by & Hal R. Boyd & Jason Carroll

From a global pandemic and nationwide protests to a contested presidential election, this year seems tailor-made to expose America’s partisan fault lines. Those hoping for a blue or red wave to unite the country on election night were undoubtedly disappointed. What the returns revealed instead was a divided electorate.

2020 Electoral Interactive Map
2020 Electoral Map by State

Even before the election results underscored America’s political gulf, Justice Amy Coney Barrett and her faith became something of a national Rorschach test for where Americans line up on the partisan spectrum. Some viewed Barrett’s Catholicism, and her involvement with the charismatic Christian community, People of Praise, as tantamount to Margaret Atwood’s dystopian novel, The Handmaid’s Tale. For others, Barrett’s faith was evidence of her character and integrity—a signal that she’d live up to her oath to “impartially discharge the duties of the office.”

What explains this divergence?
The data suggest that our national divide is deeper than just knee-jerk partisanship—it involves a confluence of religio-geographic trends in the United States that all but guarantee the kind of political gridlock we saw manifest this month at the ballot box. The United States is not a purely secular nation—nor is it a fully religious one. The country stands out among its international peers as distinctly balanced. And acknowledging this reality may be the first step to burying the country’s cultural weapons of war and embracing a posture of greater political pluralism and cooperation.

According to our recent survey report sponsored by the Wheatley Institution, a non-partisan research center at Brigham Young University, slightly less than one third of the U.S. population is deeply religious, frequently attending church services or engaging in other religious activities in their homes. Another third is fully secular, never participating in any sort of religious practice, whether it’s prayer, reading holy writ, or attending services. Meanwhile, a final third of Americans are nominally religious—attending services infrequently or engaging in other practices with varying levels of devotion.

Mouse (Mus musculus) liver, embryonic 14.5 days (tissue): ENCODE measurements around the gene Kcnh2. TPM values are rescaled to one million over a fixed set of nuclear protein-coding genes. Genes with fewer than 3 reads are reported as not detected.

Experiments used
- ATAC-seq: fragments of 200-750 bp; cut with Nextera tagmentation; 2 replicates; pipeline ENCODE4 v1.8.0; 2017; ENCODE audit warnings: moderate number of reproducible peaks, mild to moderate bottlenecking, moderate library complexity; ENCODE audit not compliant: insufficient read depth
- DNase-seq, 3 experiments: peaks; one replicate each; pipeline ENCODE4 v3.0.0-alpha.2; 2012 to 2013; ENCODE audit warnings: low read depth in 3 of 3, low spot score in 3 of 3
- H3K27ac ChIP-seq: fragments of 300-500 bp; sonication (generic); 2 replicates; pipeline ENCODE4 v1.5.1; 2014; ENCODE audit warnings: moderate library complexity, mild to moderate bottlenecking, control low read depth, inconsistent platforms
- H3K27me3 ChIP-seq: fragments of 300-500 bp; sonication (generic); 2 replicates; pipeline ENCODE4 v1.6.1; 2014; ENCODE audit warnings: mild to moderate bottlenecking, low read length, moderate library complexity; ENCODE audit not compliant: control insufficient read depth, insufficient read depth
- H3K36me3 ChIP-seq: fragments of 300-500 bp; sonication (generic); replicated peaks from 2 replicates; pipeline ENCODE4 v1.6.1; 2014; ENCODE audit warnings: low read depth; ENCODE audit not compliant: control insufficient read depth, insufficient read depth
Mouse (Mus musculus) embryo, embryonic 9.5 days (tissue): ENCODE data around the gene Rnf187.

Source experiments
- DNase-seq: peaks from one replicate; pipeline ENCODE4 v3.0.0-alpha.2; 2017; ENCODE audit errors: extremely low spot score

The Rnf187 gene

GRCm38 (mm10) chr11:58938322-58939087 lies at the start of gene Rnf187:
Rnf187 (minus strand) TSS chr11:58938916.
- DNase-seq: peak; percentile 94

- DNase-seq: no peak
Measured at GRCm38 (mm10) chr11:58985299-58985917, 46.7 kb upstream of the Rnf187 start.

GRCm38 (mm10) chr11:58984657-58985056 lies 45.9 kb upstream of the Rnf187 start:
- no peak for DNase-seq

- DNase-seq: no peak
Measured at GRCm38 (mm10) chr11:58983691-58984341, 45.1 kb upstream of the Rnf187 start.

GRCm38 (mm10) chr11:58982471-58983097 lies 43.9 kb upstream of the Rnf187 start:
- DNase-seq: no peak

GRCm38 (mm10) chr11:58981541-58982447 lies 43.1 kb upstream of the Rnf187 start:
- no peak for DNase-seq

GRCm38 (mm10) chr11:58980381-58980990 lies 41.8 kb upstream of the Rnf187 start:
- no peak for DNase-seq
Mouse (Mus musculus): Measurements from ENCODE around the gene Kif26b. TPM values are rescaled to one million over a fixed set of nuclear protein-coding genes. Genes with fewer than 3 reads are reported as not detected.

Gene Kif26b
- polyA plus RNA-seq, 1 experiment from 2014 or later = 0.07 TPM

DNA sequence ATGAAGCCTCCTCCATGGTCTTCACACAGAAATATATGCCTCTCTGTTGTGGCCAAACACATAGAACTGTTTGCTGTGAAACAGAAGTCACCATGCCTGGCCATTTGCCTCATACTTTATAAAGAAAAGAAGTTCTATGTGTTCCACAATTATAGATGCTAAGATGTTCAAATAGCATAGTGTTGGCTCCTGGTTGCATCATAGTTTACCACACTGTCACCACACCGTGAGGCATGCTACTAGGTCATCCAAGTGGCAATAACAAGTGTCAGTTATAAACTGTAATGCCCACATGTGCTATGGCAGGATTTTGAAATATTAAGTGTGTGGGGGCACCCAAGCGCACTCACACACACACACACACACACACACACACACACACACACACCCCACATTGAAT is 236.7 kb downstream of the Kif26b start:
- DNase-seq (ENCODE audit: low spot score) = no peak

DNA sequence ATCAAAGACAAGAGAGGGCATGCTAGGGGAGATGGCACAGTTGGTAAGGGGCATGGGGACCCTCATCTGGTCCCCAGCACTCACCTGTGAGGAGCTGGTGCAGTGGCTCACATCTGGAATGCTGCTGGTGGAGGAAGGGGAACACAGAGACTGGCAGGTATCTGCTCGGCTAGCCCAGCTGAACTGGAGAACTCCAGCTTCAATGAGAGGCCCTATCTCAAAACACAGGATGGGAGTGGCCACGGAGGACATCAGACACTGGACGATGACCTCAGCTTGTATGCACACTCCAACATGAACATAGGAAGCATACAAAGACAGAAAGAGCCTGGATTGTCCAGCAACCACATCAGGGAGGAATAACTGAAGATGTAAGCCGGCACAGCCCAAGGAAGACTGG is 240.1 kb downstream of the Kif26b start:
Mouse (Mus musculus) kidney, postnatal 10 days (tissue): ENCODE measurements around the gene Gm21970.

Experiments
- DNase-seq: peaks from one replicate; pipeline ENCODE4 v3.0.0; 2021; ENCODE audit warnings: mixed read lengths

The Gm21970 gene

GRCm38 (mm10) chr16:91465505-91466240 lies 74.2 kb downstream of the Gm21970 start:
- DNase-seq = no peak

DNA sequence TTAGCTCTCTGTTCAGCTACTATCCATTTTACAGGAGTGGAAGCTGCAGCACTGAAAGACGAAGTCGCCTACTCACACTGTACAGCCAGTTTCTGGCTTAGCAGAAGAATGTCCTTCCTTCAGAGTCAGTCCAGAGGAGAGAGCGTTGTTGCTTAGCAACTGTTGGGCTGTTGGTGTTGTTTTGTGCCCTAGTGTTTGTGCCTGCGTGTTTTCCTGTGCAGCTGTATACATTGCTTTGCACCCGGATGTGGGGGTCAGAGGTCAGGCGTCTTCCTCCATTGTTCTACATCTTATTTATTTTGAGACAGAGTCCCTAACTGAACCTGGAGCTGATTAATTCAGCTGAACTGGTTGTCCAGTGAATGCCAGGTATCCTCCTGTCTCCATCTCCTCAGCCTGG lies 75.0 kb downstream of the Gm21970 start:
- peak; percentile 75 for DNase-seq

These findings align with the 2020 National Religion and Spirituality Survey from the National Opinion Research Center as well as findings from the Pew Research Center, which estimates that roughly a quarter of American adults today are religiously unaffiliated.

The story of secularism’s rise is well-documented. “From 1981 to 2007, the United States ranked as one of the world’s more religious countries, with religiosity levels changing very little,” notes political scientist Ronald Inglehart in Foreign Affairs. “Since then, the United States has shown the largest move away from religion of any country for which we have data.” The Atlantic’s Derek Thompson similarly notes the rapid ballooning of the religiously unaffiliated, tracing its relative size from around 6 percent of the U.S. population in 1991 to more than a quarter today.

So, what happened?
There’s no simple answer. And, certainly, people stop affiliating with their religious tradition for many reasons. However, sociologists Michael Hout and Claude Fischer have published research suggesting that an aversion to the religious right’s involvement in politics throughout the 1990s (and beyond) may have influenced the decision of self-identified moderates and liberals to disaffiliate from religious institutions during this period.